If it slows down the process it is necessary. Can you see them trying to hire more govt employees even though theres an uptick in disasters? No way. People are already screaming nanny state and cut back on govt intervention.
I have a friend who bought some FEMA trailers and rents them out in Okachobee. Says most people complained about toxins so NOT be held liable for damage they did to borrowed mobile homes or else to sue to get something free from old Uncle Sammy.



posted on Jun, 13 2011 @ 09:57 AM
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reply to post by jerryznv
 


FEMA does in a way, I used to years ago do quality control for FEMA. Anyone who was missed during the initial sign up process, or who appealed cam eto my unit, Our unit was trained to reinspect, and help support folks who fell through the cracks in the process, and with a large entity like the feds, its very easy to fall through the cracks. I imagine ( from past experience) what is happening with all of these rejection letters is 1) Some incompitent inspector is too lazy to actually do an inspection. 2) the inspector hasnt been trained properly. 3) The family failed to give all thier insurance information to the inspector, or fill out the paperwork correctly. 4) Some ignorant typist is too lazy to send out the correct letter, and check the corroberating evidence.
If I sound harsh its because most FEMA workers are ill trained, and the offices are understaffed. People who work for FEMA are often over worked, without the oppurtunity to get home to see thier families, and get away from the disaster scenes, they burn out very quickly. Beleive me I speak from experience. I once spent a year at one site without the oppurtunity to go home, working 17 hours a day 7 days a week for the whole year. It was common practice.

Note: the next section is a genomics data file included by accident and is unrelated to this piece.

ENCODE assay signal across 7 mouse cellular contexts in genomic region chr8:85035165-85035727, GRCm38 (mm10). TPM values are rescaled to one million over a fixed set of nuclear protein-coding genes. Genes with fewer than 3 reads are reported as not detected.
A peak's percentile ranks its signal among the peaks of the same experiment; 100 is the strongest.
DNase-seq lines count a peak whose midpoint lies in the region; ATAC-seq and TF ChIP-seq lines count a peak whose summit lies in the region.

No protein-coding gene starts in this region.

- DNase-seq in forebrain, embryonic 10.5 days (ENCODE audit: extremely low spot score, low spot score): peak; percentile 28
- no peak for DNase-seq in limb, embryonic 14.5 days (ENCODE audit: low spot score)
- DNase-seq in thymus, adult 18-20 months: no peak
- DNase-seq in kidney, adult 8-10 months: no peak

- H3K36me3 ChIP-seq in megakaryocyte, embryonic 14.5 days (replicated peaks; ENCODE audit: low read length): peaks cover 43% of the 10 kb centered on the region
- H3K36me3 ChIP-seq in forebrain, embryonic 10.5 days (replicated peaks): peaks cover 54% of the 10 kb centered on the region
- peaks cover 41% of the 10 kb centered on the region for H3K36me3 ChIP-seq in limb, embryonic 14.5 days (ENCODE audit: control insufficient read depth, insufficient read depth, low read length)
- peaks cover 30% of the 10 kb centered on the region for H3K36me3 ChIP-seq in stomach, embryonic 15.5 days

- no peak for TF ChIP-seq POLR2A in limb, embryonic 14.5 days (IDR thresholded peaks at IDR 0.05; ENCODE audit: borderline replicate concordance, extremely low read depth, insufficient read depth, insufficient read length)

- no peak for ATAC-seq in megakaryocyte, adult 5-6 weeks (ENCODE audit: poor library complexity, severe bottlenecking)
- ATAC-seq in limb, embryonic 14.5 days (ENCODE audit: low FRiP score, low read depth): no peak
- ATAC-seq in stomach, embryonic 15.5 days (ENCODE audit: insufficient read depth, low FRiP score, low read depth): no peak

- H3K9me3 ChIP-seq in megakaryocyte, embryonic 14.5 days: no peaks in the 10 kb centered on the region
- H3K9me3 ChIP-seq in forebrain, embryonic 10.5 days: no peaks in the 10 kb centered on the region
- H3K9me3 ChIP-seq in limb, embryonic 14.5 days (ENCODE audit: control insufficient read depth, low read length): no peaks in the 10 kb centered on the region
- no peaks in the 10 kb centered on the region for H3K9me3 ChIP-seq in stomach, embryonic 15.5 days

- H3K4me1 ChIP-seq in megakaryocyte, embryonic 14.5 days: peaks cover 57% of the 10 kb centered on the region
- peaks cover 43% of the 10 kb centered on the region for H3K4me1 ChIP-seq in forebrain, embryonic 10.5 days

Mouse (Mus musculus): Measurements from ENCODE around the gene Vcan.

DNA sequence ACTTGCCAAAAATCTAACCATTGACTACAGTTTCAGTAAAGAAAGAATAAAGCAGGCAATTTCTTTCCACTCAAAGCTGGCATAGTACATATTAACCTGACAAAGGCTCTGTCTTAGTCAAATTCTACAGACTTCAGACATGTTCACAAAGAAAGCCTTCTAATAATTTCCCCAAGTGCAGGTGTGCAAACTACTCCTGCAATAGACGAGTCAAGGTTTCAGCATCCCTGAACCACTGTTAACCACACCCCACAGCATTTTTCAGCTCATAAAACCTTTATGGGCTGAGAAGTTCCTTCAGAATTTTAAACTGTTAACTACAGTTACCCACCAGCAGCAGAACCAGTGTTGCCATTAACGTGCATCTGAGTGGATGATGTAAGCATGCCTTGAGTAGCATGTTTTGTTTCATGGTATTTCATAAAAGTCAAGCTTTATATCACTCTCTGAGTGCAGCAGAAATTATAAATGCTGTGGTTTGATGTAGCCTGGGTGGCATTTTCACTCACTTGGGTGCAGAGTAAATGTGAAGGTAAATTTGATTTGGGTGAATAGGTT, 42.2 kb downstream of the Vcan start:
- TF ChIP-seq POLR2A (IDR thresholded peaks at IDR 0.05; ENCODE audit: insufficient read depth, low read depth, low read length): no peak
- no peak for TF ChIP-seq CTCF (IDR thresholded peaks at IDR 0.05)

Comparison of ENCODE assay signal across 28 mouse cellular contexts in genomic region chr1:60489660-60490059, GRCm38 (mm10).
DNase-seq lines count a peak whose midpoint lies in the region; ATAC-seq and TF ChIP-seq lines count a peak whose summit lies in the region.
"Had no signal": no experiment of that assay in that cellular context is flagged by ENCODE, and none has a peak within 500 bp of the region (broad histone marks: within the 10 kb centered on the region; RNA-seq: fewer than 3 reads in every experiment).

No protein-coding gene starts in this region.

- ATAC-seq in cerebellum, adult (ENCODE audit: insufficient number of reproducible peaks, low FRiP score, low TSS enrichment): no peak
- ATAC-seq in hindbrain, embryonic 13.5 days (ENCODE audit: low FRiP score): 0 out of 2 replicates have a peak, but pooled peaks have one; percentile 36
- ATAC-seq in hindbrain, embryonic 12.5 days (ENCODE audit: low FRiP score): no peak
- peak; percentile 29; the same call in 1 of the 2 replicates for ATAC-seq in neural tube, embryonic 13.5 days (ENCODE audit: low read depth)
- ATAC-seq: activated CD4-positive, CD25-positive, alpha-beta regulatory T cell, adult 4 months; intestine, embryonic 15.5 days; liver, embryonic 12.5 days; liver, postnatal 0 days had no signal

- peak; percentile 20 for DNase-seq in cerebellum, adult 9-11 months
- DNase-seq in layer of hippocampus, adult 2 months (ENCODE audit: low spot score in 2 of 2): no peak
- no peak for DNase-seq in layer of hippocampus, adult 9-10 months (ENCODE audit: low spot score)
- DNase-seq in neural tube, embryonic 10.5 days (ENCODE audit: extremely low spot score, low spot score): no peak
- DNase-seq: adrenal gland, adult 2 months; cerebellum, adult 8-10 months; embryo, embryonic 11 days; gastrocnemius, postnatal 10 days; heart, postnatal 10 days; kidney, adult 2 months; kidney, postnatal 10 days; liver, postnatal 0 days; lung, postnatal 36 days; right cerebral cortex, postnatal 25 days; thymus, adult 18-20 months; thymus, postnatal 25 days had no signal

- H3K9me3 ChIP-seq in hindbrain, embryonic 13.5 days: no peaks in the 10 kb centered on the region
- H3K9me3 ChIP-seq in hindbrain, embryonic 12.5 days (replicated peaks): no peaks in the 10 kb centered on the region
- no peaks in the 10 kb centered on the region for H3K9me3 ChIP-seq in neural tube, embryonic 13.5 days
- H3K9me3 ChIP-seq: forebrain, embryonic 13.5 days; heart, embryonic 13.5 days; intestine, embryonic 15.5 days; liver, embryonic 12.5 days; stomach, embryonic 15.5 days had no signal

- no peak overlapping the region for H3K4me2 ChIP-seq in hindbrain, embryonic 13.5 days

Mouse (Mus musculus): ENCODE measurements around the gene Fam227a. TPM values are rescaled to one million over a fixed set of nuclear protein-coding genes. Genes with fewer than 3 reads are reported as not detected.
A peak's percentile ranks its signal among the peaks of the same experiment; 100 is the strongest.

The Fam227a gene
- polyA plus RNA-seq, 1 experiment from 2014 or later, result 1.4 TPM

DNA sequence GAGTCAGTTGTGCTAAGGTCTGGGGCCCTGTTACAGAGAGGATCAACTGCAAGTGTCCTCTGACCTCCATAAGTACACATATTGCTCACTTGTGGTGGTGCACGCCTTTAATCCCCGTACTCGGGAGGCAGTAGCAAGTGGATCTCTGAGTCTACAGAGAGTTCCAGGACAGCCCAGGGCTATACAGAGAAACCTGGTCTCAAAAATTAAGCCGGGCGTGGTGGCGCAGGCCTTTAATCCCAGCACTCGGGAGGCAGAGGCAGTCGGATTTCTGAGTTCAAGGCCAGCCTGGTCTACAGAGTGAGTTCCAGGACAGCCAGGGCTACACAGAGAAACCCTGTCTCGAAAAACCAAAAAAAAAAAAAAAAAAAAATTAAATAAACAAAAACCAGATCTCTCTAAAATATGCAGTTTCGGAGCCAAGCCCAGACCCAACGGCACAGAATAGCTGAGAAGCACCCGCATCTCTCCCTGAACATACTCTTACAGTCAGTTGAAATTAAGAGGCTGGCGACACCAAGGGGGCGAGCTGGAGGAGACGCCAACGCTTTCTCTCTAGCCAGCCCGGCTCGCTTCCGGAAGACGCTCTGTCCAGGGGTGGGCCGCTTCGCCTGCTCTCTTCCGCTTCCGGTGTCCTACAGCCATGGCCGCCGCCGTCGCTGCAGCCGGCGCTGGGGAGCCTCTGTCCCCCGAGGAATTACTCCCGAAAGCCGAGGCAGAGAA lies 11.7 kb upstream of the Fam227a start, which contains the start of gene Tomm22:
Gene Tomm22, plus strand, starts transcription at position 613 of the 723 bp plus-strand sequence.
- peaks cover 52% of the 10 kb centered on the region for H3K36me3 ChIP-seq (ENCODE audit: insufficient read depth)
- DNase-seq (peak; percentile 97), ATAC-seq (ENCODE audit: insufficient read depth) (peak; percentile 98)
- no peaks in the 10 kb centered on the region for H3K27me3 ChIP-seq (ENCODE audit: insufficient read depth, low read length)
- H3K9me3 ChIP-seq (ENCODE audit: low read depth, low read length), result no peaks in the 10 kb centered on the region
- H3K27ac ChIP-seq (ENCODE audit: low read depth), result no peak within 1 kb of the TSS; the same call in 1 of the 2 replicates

The folks who were denied they need to appeal as its pretty obvious from the pictured damage that they are eligible, AFTER thier insurance pays of course.



posted on Jun, 13 2011 @ 10:01 AM
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reply to post by pikypiky
 


HAte to tell you it has nothing to do with wether thier house has a current mortgage on it or not. The moneys goes directly to the owner of residence, its up to the person living in the house to repair it, not the mortgage company



posted on Jun, 13 2011 @ 10:03 AM
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reply to post by Lemon.Fresh